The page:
Slow and Steady

Tai Chi has become prevalent enough throughout the world to be recognized by most people who see it being practiced1. When I chat with people who don’t know Tai Chi, they will often comment on how graceful and serene it looks because of the slow, steady pace. But looking graceful and serene are not the key reasons we practice this way. These two key aspects of practice and the core reasons are described well by Cheng Man-ch’ing and Robert Smith in their excellent book T’ai Chi: The “Supreme Ultimate” Exercise for Health, Sport, and Self-Defense.

SLOWNESS  The movements must be done at the same slow pace throughout. There are no fast postures - all are done at the same speed. […] Slowness permits distinctness of movement and is attuned to calmness of mind. Also, it enables the mind to function to its fullest in imagining an opponent and in recognizing and appreciating the role played by the components of the body as one moves through the exercise.2

LINKAGE  Although the movements are done slowly, there is no interruption. The postures flow evenly without pause from start to end. The ch’i is blocked when the flow is impeded. Once one has paused, it takes several postures before one is again “on the track.” This wastes these postures since, if they are not true, they are useless. Do the exercises as though “pulling silk from a cocoon.”3 Although Westerners initially may not understand this, a few words will make it clear. In pulling silk one must pull slowly, easily, and - above all - steadily. If one pauses, the strand will break when the pulling is started again.4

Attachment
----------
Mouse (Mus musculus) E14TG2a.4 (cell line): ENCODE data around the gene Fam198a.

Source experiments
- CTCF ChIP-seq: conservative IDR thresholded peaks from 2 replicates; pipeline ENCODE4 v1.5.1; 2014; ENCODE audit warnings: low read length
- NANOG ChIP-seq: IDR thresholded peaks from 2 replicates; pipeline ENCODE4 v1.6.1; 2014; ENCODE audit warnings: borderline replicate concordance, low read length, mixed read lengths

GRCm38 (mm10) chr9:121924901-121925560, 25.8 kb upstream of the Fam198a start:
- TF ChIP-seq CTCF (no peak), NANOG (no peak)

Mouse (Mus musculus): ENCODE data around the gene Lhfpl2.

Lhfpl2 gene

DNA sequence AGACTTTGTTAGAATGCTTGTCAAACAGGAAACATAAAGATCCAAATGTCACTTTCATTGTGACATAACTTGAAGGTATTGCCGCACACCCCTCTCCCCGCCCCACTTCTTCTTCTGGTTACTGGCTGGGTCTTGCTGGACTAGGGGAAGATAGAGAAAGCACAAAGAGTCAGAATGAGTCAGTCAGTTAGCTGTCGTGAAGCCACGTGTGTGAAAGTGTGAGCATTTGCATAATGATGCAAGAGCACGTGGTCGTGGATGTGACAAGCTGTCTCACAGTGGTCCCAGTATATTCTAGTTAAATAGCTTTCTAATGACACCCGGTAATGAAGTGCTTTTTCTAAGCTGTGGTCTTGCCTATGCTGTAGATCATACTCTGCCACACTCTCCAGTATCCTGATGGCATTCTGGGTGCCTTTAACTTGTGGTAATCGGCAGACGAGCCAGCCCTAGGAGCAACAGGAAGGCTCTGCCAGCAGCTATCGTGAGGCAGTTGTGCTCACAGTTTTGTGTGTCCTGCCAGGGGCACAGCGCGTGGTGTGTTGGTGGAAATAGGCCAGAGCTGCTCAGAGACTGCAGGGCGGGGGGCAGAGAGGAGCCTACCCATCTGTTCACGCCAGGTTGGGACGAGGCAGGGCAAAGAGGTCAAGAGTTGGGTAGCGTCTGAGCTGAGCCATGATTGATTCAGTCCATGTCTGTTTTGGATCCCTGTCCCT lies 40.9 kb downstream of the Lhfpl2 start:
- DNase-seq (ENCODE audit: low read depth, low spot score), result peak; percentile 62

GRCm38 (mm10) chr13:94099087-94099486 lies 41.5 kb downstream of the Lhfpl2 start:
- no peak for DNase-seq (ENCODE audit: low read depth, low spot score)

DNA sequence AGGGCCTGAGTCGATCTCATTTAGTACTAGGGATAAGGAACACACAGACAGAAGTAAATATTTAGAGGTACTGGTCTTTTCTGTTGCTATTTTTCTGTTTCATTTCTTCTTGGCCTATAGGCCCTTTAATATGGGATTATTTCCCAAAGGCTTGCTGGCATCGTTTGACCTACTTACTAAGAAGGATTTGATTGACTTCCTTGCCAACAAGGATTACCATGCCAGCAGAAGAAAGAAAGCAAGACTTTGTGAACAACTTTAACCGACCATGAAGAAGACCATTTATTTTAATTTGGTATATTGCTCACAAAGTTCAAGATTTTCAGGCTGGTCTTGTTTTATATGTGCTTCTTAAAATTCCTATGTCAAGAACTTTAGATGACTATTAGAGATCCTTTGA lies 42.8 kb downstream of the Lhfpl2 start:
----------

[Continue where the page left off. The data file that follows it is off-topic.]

There are many other qualities we seek while practicing Tai Chi, but these are two crucial ones. And there are many implications to this way of practicing, including cultivating chi: “Therefore in practicing the form, slower is better. If it is slow, the inhalation and exhalation are long and deep and the ch’i sinks to [the] tan t’ien.”5. There are many other implications, from the meditative to the martial, and anyone can start gaining them by incorporating ‘slow and steady’ into their practice.

1 Though sometimes non-practitioners will mistake c'hi cultivation exercises (ch'i kung / qì gōng) for Tai Chi.
2 T'ai Chi: The "Supreme Ultimate" Exercise for Health, Sport, and Self-Defense; page 10
3 In Chinese, ch'ou ssu chin (chōu sī jìn), literally 'drawing silk skill'.
4 T'ai Chi: The "Supreme Ultimate" Exercise for Health, Sport, and Self-Defense; page 10
5 Point ten of [Yang Cheng-fu's] 'Ten Important Points' from The Essence of T'ai Chi Ch'uan - The Literary Tradition; Annotated Edition; page 113
† If you have questions about Chinese terms used, you may find About Chinese Terms helpful.

This is part of Thoughts on Tai Chi, a collection of writings exploring various aspects of Tai Chi. If you know someone who would enjoy reading it, please forward it to them.

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